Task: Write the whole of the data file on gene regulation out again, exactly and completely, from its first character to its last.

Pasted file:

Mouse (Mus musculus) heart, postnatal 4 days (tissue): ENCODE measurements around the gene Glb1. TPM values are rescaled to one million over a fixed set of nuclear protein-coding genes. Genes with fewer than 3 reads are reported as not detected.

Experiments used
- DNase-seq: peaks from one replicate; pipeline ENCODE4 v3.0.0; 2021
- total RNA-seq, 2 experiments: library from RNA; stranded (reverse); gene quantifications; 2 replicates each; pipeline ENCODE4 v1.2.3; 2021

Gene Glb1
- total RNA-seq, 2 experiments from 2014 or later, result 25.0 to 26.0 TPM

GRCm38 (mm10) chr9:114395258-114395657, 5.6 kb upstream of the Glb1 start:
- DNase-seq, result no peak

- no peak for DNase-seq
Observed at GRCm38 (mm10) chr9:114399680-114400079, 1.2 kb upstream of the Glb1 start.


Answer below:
Mouse (Mus musculus) heart, postnatal 4 days (tissue): ENCODE measurements around the gene Glb1. TPM values are rescaled to one million over a fixed set of nuclear protein-coding genes. Genes with fewer than 3 reads are reported as not detected.

Experiments used
- DNase-seq: peaks from one replicate; pipeline ENCODE4 v3.0.0; 2021
- total RNA-seq, 2 experiments: library from RNA; stranded (reverse); gene quantifications; 2 replicates each; pipeline ENCODE4 v1.2.3; 2021

Gene Glb1
- total RNA-seq, 2 experiments from 2014 or later, result 25.0 to 26.0 TPM

GRCm38 (mm10) chr9:114395258-114395657, 5.6 kb upstream of the Glb1 start:
- DNase-seq, result no peak

- no peak for DNase-seq
Observed at GRCm38 (mm10) chr9:114399680-114400079, 1.2 kb upstream of the Glb1 start.